Addressing interview red flags

Malcolm Gladwell famously wrote in his bestselling book, ‘Blink,’ that “the key to good decision making is not knowledge. It is understanding. We are swimming in the former. We are desperately lacking in the latter.” He argues that ‘blink’ moments, when we make a snap observation or decision, can help us understand the world.

Interview red flags are ‘blink moments.’ They usually signal that an employee will not work out in the long term. However, if a candidate has potential, it may be worth addressing some of these issues with interview feedback.

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Here are seven of the most common interview red flags and some questions you can ask to check your instincts.

1. Appearance

Dressing well for an interview can mean a lot of things. Depending on your industry, interviewees could show up in jeans or a full suit. However, no matter what your company dress style, it’s easy to tell whether a candidate put effort into their appearance. If your candidate looks like they just rolled out of bed, chances are, your job isn’t a priority for them.

It’s also important for you to be upfront about what you expect candidates to wear. If your company is startup casual, a gentle reminder in your confirmation email that you don’t expect your candidate to dress formally can go a long way. By setting realistic expectations for professional appearance, you can also gauge your candidates’ sense of judgment and ability to follow directions.

Ask: have you ever worked for a company where you didn’t agree with the dress code?

2. Being late

Being late for an interview is usually unacceptable. Your company should be looking for candidates who prioritize your time. A candidate who shows up to an interview more than five or ten minutes late might not have the best time management skills. External factors often contribute to tardiness. How candidates react to these setbacks is a great indication of their tenacity. Did your candidate call to let you know they were running late? This simple gesture can show that they value your time and are clear communicators.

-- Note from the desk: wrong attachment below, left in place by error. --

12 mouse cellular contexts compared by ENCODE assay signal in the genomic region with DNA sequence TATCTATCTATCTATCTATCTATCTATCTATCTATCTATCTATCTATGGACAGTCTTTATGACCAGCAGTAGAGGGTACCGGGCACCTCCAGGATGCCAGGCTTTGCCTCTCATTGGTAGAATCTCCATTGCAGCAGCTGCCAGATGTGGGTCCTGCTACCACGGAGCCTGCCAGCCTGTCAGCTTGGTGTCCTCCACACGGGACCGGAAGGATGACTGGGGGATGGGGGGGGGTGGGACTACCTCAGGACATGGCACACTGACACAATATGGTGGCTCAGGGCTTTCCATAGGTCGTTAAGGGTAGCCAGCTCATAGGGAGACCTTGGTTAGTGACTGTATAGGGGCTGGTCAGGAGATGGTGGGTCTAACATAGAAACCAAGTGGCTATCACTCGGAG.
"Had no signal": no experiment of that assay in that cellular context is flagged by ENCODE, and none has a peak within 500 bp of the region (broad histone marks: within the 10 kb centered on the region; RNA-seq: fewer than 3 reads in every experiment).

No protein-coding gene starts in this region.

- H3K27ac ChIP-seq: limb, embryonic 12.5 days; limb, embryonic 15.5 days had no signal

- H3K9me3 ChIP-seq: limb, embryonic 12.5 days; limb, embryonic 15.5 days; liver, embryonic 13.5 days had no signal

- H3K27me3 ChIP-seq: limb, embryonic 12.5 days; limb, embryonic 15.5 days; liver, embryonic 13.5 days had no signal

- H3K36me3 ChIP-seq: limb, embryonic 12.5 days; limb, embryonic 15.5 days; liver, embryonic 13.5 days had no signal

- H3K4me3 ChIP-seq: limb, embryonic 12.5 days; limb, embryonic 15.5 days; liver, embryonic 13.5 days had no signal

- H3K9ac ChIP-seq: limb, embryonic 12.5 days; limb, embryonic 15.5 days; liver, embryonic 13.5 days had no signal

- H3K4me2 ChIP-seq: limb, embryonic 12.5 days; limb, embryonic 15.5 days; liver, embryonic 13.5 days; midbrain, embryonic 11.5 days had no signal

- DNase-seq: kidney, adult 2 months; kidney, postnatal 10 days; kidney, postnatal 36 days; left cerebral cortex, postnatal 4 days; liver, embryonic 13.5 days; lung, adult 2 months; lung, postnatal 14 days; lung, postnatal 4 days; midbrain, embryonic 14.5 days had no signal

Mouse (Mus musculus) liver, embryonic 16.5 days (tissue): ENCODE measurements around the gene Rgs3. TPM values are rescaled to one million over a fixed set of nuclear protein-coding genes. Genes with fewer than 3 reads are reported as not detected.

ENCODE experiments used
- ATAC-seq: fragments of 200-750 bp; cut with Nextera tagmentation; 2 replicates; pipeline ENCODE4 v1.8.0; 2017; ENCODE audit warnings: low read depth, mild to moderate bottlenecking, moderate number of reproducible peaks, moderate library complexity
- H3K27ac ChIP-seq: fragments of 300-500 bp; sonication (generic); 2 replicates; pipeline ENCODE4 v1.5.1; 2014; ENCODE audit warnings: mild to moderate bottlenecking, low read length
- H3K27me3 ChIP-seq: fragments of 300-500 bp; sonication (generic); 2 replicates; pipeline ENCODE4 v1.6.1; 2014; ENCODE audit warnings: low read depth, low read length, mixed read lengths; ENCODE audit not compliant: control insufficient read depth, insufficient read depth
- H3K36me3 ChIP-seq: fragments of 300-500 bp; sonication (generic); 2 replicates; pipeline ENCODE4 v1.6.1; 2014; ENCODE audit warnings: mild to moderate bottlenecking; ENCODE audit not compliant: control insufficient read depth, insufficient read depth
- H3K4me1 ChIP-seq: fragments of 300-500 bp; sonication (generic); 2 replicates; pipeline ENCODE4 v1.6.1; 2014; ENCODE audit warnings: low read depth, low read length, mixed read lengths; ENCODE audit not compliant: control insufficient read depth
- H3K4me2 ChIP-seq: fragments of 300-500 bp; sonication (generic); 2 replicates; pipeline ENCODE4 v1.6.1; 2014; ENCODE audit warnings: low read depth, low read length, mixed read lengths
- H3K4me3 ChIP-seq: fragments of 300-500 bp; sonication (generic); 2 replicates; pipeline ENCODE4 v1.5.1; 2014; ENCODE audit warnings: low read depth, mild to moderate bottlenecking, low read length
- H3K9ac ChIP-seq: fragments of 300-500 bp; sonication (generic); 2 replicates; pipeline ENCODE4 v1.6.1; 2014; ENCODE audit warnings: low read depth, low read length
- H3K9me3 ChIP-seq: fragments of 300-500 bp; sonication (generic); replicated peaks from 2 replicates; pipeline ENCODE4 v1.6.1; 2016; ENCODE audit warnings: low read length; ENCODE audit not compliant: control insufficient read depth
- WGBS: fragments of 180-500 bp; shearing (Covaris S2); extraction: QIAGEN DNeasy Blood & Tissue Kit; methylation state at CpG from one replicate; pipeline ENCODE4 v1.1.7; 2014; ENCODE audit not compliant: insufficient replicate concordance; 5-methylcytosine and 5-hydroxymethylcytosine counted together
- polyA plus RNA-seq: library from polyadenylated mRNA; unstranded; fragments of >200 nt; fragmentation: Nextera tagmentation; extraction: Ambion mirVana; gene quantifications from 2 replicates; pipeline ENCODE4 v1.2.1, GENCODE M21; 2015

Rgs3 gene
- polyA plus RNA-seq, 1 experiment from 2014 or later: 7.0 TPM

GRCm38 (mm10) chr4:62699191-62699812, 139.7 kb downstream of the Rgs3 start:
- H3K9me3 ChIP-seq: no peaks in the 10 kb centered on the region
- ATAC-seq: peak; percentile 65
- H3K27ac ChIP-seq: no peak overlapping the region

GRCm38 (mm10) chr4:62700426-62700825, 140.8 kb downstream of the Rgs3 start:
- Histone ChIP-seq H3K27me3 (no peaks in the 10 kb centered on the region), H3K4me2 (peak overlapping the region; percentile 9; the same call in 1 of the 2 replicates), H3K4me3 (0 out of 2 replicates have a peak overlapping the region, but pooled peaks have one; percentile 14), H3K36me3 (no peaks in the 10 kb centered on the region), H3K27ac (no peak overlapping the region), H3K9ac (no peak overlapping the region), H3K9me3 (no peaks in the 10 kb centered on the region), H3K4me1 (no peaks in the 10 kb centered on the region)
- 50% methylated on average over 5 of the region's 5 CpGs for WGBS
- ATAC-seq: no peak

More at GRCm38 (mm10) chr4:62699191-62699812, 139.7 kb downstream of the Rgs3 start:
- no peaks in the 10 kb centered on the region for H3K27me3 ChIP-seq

Ask: have you ever been in a situation where you weren’t able to arrive at work on time, or commit to a full workday?

3. Complaining or gossiping

How a candidate discusses their former employer, coworkers or industry really matters. Negative energy from a candidate should be disconcerting. Though candidates are clearly looking for a way out of their old company, their attitude toward leaving is sometimes indicative of their attitude toward work. Are they making unnecessary comments about their former team? Are they minimizing or deriding the work of their previous company? Are they interacting poorly with other members in a group interview? They could say the same kinds of things about your company in the future.

However, be on the lookout for valid concerns. Within the confines of a structured interview, your candidate may mention a management style that worked poorly for them or share a previous interpersonal issue. These anecdotes could indicate how well your candidate handles conflict. Negativity can’t be completely avoided in the workplace. Maturity and conflict resolution skills make for great hires.